In South Africa, the concept of the always-on business is gathering momentum. Thanks to the connectedness of the world around us, people expect access to information from anywhere irrespective of the device they use. But does this apply across industries as well?
Warren Olivier, regional manager of Southern Africa at Veeam, says the modern data centre forms a vital part of this cross-industry business environment.
“We live in an age where data permeates everything a company does irrespective of its industry. For example, if there is a failure in the data centre of a food packaging company, the entire supply chain comes to a grinding halt. Anything from a hardware or software glitch to corruption in organisational data will result in potentially significant lost revenue,” says Olivier.
Any business, irrespective of whether it is in agriculture, finance, or manufacturing, requires some form of back office IT to operate.
“So even though some might think an industry such as agriculture might only entail trees and produce, the reality is more sophisticated,” says James Beaumont, CEO of Veeam ProPartner iSquared South Africa.
IT becomes an integral component once the proverbial apple leaves the field and goes into the factory. So at a top level, there is very little differentiating the reliance on technology between a farmer and a broker on the stock exchange.
Olivier believes that the channel eco-system becomes of utmost importance in this multiple industry environment. While a vendor is able to provide the technology required, the partner adds a further level of customisation according to the specific requirements of the customer. This ensures that there is not only smooth integration between new technology and existing processes but also services are provided to unlock the full potential of the solution.
Beaumont says there are many examples of how the modern data centre can benefit companies.
“Take the manufacturing industry. Using such an always-on approach means an automotive parts manufacturer knows exactly how many different body parts are required for the different makes and models of vehicles. If systems go down, using near real-time solutions mean the site can be up and running in a matter of minutes instead of hours or days,” he says.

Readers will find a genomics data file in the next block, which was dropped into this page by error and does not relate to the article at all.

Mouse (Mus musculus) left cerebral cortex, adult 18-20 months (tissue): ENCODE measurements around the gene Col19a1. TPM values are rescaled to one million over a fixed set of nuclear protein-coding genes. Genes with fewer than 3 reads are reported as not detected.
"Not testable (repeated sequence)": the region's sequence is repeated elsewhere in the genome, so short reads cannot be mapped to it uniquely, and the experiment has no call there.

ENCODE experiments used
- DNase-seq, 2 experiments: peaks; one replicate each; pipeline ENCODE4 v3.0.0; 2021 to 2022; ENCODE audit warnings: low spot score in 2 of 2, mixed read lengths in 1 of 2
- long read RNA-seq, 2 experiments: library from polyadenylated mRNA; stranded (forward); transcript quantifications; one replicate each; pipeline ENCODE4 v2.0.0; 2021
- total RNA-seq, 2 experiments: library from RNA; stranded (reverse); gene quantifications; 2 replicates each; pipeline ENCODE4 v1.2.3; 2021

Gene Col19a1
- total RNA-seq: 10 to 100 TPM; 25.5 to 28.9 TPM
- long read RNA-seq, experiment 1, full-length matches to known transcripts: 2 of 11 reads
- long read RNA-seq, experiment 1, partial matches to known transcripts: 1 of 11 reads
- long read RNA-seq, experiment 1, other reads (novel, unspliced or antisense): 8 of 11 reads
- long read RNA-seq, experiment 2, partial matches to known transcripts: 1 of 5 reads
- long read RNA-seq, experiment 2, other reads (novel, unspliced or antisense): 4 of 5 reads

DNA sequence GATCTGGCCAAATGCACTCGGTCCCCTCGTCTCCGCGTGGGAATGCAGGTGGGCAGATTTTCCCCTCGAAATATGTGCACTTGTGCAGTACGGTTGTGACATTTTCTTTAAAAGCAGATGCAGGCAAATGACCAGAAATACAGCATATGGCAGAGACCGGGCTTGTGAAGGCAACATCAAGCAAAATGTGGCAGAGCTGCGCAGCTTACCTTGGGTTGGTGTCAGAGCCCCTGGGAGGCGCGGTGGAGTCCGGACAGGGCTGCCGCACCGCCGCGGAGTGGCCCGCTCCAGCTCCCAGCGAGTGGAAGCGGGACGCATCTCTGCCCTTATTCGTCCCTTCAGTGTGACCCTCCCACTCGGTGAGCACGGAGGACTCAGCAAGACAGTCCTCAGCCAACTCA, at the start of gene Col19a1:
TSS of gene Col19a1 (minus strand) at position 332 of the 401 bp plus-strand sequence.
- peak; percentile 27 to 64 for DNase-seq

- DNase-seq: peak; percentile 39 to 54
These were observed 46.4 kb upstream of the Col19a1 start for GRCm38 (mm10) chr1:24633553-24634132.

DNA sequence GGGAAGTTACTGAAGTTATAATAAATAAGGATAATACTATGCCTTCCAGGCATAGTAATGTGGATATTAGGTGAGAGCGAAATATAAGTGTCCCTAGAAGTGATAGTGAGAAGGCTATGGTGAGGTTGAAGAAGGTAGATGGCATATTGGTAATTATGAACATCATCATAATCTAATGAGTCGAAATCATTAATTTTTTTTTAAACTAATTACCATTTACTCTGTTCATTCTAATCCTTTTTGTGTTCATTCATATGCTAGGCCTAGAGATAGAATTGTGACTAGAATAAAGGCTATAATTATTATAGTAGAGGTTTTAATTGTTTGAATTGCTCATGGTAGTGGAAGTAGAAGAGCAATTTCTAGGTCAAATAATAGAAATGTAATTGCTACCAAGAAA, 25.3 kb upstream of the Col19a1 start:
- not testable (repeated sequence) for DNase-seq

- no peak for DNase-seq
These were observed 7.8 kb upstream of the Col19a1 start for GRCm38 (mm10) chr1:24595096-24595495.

In financial services, traders cannot afford to have systems go down. In the past, only large brokerages could afford to have high quality business continuity systems in place to keep trading going. Thanks to the technology innovation from companies like Veeam and their innovative solutions, smaller firms are able to run enterprise-class systems at a fraction of the cost.
It is apparent that relying on traditional backup solutions to help mitigate data risks are simply not good enough.
“To move behind this approach, means that there has to be an acceptance of the modern data centre. This helps bridge the gap between what is required from the always-on business and other technologies such as virtualisation, the cloud, and other enabling components. Data is one part of the challenge in creating an always-on business. The accessibility and affordability of bandwidth is another,” says Olivier.
“Many local companies still feel safe that their backup strategy entails tape technology. Business might think they are protected because someone performs a backup to tape every evening but the reality is completely different. Just ask a company to get their systems back up and running from a tape drive if there is a data failure and see how long it takes. The amount of downtime and associated costs mean a more modern approach is required.
To address this, partners like iSquared lays dark fibre between buildings on campuses and aggregate the costs between tenants. While this does not cater for offices in outlying areas, data compression technology has evolved to improve transfer speeds and overcome this to a certain extent.
Both Olivier and Beaumont feel that the traditional bugbear of user education is still a major concern in South Africa around the adoption of the always-on business.
“Only once companies realise (many times after the fact), that there is a problem, then they will look at embracing new technology. Many companies might think they are ready for the always-on business and providing customers with it but they are not,” says Olivier.
Fortunately, the modern data centre enables businesses to embrace a different way of thinking and operating. It gives them the platform they need to adept to an always-on way of thinking and be more competitive in challenging market conditions.
“Downtime, whether planned or unplanned is simply not acceptable for today’s business that needs to be online 24×7. Competition for customers have become a global battle and the modern data centre has turned into one of the best defences a company can have,” concludes Olivier.